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Fireside Chat Recap: Building a Resume & LinkedIn Profile That Get Results

Trying to grab an employer’s attention in today’s world is daunting for most job seekers that’s why Gina Meier says she likes job candidates that make their resumes visually appealing.

“I don’t necessarily mean pretty, but I mean something that’s sort of easy to read and gives me your professional background,” said the PCMA Director of Human Resources, who shared her expertise in the PCMA Gulf States Chapter on-line program, Fireside Chat: Building a Resume & LinkedIn Profile That Gets Results, last week.

“I prefer to know where you got the skills, where you got the experience,” said Meier countering the current trend of listing your attributes, then skill sets before listing work experience. “So I think a little bit of old school is better — to list you know what you did in each job and the experience you got.”

Meier and emcee Amy Brown, Gulf States Chapter President, guided the discussion through resume design, cover letter content, LinkedIn design as well as taking questions throughout the talk.

“A resume that really caught my eye,” Meier talked of a recent resume she saw. “She (the applicant) did have kind of on the right-hand side all of her work experience, her duties, the usual things that go on a resume and on the left-hand side in a smaller column she actually put some of the behaviors – like leadership skills, communication skills, some of the behaviors that she actually learned or had exposure to in those jobs. I thought that was actually a nice touch because it spoke to kind of the technical skills and her duties but then also spoke to some of the things you learned along the way that are transferable across all positions.”

Both Meier and Brown stressed that no matter how you construct your resume, it better be clean of misspellings. If you are not detailed about your own resume, how thorough would you be on the job?

“Be clear and concise … no typos,” Meier stressed. “Proofread. Proofread even if you’ve looked at it 100 times. Have someone else look at it. If an individual can’t provide me with a resume that’s written properly with no grammatical and spelling errors, I’m not moving on with that individual.”

As for the cover letter, Meier feels like this is an area to let your personality come through or to make mention of something not covered in your resume. It is also an opportunity to bring together the skills your resume pinpoints to the job that you’re seeking.

“When you’re looking at that job posting and they (the company) are talking about skill sets, and you know your resume is really highlighting the work that you did, it’s not a bad idea to maybe relate (in the cover letter) some of the skill sets that you have that transfer to the job that they’re looking for and just making that connection for them,” Meier said.

For the younger audience just getting into the workforce and not having an array of experience to fill a resume, Meier says it is really important to align your volunteerism, courses you’ve taken or certifications and make sure to highlight those as they apply to the job that is being sought.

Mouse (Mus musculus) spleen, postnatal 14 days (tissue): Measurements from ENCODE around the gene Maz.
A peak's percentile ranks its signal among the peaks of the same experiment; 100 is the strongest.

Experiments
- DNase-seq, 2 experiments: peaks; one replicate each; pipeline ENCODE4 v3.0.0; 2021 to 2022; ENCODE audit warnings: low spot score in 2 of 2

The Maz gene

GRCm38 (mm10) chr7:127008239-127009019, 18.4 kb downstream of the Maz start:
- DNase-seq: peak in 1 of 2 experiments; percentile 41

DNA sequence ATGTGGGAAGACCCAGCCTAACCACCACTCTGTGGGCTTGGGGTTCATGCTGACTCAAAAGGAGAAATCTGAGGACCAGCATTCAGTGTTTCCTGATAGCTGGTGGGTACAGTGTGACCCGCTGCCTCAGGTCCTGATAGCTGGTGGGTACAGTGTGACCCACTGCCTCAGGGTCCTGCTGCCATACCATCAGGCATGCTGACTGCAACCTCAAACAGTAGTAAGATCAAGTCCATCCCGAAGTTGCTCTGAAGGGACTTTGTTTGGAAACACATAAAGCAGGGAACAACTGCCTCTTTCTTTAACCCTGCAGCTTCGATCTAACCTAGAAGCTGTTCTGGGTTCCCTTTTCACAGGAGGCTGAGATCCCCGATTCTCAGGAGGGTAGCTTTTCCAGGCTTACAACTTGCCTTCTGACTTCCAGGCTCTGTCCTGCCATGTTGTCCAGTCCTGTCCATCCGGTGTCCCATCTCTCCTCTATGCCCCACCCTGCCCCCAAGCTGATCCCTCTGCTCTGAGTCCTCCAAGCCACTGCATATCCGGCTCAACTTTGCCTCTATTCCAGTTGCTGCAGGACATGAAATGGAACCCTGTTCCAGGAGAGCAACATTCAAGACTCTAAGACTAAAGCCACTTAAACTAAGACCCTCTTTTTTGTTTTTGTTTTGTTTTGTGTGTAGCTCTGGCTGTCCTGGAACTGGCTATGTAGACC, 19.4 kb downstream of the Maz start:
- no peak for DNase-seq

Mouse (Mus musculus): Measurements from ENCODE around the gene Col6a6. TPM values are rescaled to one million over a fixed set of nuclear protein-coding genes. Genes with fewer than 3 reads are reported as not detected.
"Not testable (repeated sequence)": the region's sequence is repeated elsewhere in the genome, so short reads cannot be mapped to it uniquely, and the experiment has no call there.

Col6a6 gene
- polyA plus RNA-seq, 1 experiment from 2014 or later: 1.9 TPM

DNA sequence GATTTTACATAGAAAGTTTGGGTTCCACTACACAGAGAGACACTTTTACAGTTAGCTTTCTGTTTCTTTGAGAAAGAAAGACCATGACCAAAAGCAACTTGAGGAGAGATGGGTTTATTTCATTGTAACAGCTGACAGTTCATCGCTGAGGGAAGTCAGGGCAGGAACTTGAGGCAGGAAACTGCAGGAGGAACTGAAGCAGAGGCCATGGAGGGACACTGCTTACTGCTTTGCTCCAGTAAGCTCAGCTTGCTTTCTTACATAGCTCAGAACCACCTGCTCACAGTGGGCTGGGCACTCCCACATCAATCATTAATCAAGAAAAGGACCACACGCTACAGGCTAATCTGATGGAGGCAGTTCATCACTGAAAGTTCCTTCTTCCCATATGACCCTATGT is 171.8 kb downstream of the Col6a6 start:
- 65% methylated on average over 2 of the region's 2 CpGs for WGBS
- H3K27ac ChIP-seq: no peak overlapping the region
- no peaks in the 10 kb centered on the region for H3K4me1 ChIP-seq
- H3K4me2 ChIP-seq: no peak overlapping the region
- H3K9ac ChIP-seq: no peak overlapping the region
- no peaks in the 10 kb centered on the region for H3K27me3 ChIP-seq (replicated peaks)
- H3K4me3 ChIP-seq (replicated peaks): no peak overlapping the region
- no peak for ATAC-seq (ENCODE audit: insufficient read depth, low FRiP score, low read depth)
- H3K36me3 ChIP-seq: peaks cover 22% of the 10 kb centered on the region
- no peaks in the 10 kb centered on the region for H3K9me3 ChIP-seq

Also, social media has become an area where some human resource personnel and hiring companies will search to see an applicant’s posts and their public persona and make a judgement to hire based on that assessment.

Most all hirers will check out an applicant’s LinkedIn page. One question asked, ‘How do you define your LinkedIn so that it’s not just a replica of your resume?’

“This is the part where again you get to sell kind of your personality,” Meier explained. “It’s a window into the kind of who you are and what else you’re made up of besides your work experience. Even though it is a professional profile, I think it’s a great opportunity for you to express yourself. So, I would recommend you take the time to complete your profile.

“There are many, many pieces and parts to a profile (on LinkedIn),” she continued. “Invest the time and make sure that it’s complete. There are a lot of things you can add information too. Making sure you have a great photo (professional headshot) that does showcase you in your best professional light.”

Brown also emphasized the importance of taking advantage of the endorsements and recommendations area of LinkedIn. She said don’t be afraid to ask others for those recommendations. “Recommendations, whether it was volunteer things or job related, all of that to me is really where the standout pieces are on LinkedIn that you don’t get on a resume,” Brown said.

Virtual interviews were also discussed in the session and Meier said from her perspective she would like to see people be calm and attentive.

“Everyone is different, but for me, I would like people to be at ease. I don’t want you to assume you have the job and I don’t want you to be overly familiar,” Meier said. “But I do want you to relax and focus more on the conversation that we’re having and not worry so much about if you’re sitting up straight or if your clothes are straight.”

As part of the program, attendees were encouraged to post on one or more of the Gulf States Chapter social media platforms in order to be in the running for a free resume assessment from a professional in the meetings industry. One winner for February was selected during the event. Another winner will be selected in March.

Jena VonderhaarFireside Chat Recap: Building a Resume & LinkedIn Profile That Get Results